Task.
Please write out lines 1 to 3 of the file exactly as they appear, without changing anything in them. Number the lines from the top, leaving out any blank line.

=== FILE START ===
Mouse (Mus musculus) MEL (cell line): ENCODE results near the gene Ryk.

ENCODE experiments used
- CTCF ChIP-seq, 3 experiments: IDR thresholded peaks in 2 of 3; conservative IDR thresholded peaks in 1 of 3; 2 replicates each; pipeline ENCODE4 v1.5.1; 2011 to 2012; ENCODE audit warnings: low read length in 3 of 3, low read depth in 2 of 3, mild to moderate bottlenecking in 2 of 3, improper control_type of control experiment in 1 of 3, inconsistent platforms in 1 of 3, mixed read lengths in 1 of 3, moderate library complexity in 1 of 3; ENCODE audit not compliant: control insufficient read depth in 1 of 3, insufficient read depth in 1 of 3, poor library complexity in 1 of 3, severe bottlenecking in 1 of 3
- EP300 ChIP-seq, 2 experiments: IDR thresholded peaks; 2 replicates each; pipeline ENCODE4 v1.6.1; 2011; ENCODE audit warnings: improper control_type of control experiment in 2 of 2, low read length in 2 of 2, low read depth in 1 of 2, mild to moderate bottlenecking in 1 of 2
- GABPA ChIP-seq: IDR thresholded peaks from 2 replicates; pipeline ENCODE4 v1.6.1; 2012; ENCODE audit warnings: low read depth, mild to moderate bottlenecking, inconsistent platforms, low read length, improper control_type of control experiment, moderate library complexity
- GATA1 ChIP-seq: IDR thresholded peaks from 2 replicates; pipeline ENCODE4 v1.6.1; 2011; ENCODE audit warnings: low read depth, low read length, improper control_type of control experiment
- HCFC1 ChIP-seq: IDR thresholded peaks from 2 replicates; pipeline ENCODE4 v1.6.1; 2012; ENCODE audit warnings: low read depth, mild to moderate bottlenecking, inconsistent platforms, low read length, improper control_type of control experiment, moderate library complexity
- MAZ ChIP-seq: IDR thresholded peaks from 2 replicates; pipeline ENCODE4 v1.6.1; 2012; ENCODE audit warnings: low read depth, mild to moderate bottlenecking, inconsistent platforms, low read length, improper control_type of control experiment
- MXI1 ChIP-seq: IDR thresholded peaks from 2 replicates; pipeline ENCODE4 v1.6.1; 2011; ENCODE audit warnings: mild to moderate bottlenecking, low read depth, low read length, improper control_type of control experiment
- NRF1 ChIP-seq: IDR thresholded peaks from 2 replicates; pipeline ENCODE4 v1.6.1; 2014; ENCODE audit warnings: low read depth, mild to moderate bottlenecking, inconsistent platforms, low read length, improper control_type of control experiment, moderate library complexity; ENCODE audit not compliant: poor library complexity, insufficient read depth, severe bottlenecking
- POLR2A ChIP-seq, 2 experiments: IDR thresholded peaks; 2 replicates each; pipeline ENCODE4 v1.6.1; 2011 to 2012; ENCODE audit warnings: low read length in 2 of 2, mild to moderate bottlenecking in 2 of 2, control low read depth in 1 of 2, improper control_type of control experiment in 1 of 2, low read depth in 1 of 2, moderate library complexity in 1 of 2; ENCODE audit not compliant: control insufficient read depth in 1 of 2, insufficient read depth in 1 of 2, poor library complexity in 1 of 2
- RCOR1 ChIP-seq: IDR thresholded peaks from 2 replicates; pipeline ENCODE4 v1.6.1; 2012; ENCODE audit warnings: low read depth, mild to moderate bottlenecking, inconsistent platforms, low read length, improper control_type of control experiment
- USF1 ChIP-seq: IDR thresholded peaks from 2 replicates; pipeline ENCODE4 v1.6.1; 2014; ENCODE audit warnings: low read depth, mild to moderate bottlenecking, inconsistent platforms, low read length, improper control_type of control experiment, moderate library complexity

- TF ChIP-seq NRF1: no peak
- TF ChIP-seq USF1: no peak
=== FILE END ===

Mouse (Mus musculus) MEL (cell line): ENCODE results near the gene Ryk.

ENCODE experiments used
- CTCF ChIP-seq, 3 experiments: IDR thresholded peaks in 2 of 3; conservative IDR thresholded peaks in 1 of 3; 2 replicates each; pipeline ENCODE4 v1.5.1; 2011 to 2012; ENCODE audit warnings: low read length in 3 of 3, low read depth in 2 of 3, mild to moderate bottlenecking in 2 of 3, improper control_type of control experiment in 1 of 3, inconsistent platforms in 1 of 3, mixed read lengths in 1 of 3, moderate library complexity in 1 of 3; ENCODE audit not compliant: control insufficient read depth in 1 of 3, insufficient read depth in 1 of 3, poor library complexity in 1 of 3, severe bottlenecking in 1 of 3